By Matthew Handrahan

Latest comments (6)

Kevin McIntosh Head of Production, Torus Games4 years ago
I've worked with BLAKE MIZZI on a couple of projects and he's a really switched on guy. His talents extend to being able to change his name mid-article from Mizzi, then to Rizzi, through to Rizzo and finally back to Rizzi, which he must have settled on. Truly a man of talents and name variations.

Good luck to the whole team.
0Sign inorRegisterto rate and reply
Anthony Gowland Director, Ant Workshop4 years ago
"We've almost never once had anyone come and say to us, 'I have to be paid more.'
Almost never, or never once - which is it?
He said between 20 and 30 developers have actually started work at League of Geeks only to leave before they've ever completed a task
Right now there's a core team of about a dozen developers at League of Geeks, with a group of about 20 contributors.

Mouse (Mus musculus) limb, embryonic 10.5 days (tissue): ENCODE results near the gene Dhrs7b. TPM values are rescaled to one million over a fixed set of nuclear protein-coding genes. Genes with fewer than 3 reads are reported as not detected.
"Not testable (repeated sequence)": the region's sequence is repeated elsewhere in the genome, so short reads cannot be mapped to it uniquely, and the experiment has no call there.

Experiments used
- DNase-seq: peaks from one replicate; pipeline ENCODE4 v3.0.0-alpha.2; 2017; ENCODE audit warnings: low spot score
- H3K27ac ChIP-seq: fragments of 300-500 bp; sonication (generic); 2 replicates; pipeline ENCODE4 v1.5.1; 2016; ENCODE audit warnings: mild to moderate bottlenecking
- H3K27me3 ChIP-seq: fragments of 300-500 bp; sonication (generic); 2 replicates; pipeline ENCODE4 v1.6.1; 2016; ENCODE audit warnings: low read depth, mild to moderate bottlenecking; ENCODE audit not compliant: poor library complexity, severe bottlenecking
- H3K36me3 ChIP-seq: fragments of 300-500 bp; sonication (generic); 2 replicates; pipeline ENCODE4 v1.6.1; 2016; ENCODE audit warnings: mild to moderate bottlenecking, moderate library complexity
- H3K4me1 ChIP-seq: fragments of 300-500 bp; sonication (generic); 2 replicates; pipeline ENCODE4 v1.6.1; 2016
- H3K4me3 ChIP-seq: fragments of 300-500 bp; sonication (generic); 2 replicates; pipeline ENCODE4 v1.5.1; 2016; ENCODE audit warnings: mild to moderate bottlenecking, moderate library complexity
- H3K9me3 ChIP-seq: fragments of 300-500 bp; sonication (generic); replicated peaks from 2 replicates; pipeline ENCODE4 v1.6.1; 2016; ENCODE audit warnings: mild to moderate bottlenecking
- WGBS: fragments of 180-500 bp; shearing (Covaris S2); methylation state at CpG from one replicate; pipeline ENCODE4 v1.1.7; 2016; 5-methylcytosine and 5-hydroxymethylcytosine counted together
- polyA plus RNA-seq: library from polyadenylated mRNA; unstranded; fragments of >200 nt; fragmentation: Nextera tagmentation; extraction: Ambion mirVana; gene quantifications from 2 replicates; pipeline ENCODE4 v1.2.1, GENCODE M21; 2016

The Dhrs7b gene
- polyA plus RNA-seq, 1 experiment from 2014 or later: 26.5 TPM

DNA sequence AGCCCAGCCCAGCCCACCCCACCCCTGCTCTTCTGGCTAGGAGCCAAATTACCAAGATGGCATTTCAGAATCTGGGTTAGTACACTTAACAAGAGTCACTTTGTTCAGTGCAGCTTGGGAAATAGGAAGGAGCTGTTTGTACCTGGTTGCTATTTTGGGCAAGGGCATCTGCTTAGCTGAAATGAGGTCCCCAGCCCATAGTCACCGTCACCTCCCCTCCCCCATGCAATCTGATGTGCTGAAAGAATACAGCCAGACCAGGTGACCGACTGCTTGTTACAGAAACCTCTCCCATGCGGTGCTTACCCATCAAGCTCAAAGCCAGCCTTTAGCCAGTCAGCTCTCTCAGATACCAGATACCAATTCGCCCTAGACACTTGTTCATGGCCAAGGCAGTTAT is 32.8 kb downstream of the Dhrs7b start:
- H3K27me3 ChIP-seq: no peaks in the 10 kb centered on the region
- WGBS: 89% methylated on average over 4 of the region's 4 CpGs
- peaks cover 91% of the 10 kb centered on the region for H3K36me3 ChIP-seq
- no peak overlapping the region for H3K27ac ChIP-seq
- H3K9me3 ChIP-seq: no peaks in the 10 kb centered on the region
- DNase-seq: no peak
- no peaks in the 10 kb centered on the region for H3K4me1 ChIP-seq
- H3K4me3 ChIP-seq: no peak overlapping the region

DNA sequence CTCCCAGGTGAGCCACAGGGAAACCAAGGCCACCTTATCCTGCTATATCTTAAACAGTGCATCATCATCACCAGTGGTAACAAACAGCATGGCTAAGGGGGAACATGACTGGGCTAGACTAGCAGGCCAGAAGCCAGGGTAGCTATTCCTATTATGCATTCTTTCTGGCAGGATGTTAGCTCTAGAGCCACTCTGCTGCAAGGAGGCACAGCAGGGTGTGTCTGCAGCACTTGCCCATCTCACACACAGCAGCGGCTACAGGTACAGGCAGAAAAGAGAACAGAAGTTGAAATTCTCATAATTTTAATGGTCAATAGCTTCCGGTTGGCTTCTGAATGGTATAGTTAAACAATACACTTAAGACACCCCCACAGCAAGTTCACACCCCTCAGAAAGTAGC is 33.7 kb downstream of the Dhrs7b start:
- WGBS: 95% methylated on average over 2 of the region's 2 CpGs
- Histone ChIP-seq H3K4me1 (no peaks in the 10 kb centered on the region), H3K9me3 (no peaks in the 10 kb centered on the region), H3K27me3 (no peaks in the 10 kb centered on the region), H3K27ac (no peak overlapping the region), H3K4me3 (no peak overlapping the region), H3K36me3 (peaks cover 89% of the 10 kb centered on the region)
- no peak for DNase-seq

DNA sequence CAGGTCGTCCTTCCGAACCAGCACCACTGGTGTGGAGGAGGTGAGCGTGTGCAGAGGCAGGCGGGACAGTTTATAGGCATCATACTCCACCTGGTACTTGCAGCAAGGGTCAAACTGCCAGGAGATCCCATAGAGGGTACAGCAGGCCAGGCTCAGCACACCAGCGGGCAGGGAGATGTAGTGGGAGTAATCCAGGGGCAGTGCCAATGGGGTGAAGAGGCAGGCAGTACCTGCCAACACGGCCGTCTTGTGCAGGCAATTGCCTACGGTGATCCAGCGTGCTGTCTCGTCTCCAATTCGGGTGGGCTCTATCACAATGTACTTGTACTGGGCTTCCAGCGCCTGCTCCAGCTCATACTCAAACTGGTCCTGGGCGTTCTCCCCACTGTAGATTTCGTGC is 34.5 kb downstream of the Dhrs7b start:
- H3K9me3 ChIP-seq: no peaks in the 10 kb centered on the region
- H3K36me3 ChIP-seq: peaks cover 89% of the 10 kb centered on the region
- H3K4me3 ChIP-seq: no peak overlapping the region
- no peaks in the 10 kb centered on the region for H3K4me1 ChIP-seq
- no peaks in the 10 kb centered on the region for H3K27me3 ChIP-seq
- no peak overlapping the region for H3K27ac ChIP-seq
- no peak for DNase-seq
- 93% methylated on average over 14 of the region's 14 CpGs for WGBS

So that's like a 50% burn rate of staff who just turn straight around and leave? I mean that seems incredibly high to me, I've never seen that anywhere I've worked.

Kind of sounds like there's a high administrative overhead to all of this as well. Every time you add new features you have to work out the points allocation etc.

With these experimental ways of structuring things, I always think it's much more eye-opening to hear from the development staff rather than the management - could you interview a few of those people (and maybe some of the people who left without earning points) to get a more complete view of how motivating and fair this system is from a rank-and-file point of view?
13Sign inorRegisterto rate and reply
Brendan Sinclair North American Editor, GamesIndustry.biz3 years ago
Names corrected. Apologies to Misters Mizzi, Rizzi, and Rizzo.
1Sign inorRegisterto rate and reply
Show all comments (6)
Morville O'Driscoll Blogger & Critic 3 years ago
There's another wrinkle, in that employees only earn points if they're forfeiting their salaries. On days when they take a salary, the points that would have been earned are lost. On days when they don't earn the standard wage, they get points for their work. They can also take on tasks after-hours in order to earn additional points.